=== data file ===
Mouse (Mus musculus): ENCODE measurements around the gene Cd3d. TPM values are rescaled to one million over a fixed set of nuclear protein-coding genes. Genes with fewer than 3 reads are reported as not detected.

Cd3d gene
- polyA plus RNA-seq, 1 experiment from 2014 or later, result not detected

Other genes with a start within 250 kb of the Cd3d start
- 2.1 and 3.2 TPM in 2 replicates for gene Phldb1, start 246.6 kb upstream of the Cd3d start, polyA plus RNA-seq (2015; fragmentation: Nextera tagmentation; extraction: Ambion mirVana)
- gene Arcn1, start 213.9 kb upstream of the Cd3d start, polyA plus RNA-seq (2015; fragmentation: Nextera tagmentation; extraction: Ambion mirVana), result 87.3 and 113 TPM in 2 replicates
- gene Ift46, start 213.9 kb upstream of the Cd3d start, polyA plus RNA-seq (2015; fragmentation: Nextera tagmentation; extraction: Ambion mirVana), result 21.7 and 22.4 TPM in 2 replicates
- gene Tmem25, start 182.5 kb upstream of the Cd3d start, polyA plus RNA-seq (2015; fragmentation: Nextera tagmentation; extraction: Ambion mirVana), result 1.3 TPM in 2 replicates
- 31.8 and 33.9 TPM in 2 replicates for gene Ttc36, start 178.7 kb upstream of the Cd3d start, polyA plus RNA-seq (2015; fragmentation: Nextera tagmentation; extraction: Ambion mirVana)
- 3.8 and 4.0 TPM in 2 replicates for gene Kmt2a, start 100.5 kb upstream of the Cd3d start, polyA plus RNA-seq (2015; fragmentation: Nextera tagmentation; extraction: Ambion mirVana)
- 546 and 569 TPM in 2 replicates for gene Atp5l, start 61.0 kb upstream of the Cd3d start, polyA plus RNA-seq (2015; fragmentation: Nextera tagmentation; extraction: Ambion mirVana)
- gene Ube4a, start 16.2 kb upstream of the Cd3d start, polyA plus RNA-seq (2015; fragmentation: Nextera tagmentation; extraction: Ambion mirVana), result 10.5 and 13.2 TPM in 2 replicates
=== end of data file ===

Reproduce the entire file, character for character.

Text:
Mouse (Mus musculus): ENCODE measurements around the gene Cd3d. TPM values are rescaled to one million over a fixed set of nuclear protein-coding genes. Genes with fewer than 3 reads are reported as not detected.

Cd3d gene
- polyA plus RNA-seq, 1 experiment from 2014 or later, result not detected

Other genes with a start within 250 kb of the Cd3d start
- 2.1 and 3.2 TPM in 2 replicates for gene Phldb1, start 246.6 kb upstream of the Cd3d start, polyA plus RNA-seq (2015; fragmentation: Nextera tagmentation; extraction: Ambion mirVana)
- gene Arcn1, start 213.9 kb upstream of the Cd3d start, polyA plus RNA-seq (2015; fragmentation: Nextera tagmentation; extraction: Ambion mirVana), result 87.3 and 113 TPM in 2 replicates
- gene Ift46, start 213.9 kb upstream of the Cd3d start, polyA plus RNA-seq (2015; fragmentation: Nextera tagmentation; extraction: Ambion mirVana), result 21.7 and 22.4 TPM in 2 replicates
- gene Tmem25, start 182.5 kb upstream of the Cd3d start, polyA plus RNA-seq (2015; fragmentation: Nextera tagmentation; extraction: Ambion mirVana), result 1.3 TPM in 2 replicates
- 31.8 and 33.9 TPM in 2 replicates for gene Ttc36, start 178.7 kb upstream of the Cd3d start, polyA plus RNA-seq (2015; fragmentation: Nextera tagmentation; extraction: Ambion mirVana)
- 3.8 and 4.0 TPM in 2 replicates for gene Kmt2a, start 100.5 kb upstream of the Cd3d start, polyA plus RNA-seq (2015; fragmentation: Nextera tagmentation; extraction: Ambion mirVana)
- 546 and 569 TPM in 2 replicates for gene Atp5l, start 61.0 kb upstream of the Cd3d start, polyA plus RNA-seq (2015; fragmentation: Nextera tagmentation; extraction: Ambion mirVana)
- gene Ube4a, start 16.2 kb upstream of the Cd3d start, polyA plus RNA-seq (2015; fragmentation: Nextera tagmentation; extraction: Ambion mirVana), result 10.5 and 13.2 TPM in 2 replicates